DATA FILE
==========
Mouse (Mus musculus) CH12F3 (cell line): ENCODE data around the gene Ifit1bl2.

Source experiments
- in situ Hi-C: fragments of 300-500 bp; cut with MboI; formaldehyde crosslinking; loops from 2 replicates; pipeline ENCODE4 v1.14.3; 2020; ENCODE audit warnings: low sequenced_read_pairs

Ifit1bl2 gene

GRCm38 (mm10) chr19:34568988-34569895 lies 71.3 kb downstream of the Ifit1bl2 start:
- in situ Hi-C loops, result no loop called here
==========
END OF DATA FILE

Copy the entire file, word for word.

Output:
Mouse (Mus musculus) CH12F3 (cell line): ENCODE data around the gene Ifit1bl2.

Source experiments
- in situ Hi-C: fragments of 300-500 bp; cut with MboI; formaldehyde crosslinking; loops from 2 replicates; pipeline ENCODE4 v1.14.3; 2020; ENCODE audit warnings: low sequenced_read_pairs

Ifit1bl2 gene

GRCm38 (mm10) chr19:34568988-34569895 lies 71.3 kb downstream of the Ifit1bl2 start:
- in situ Hi-C loops, result no loop called here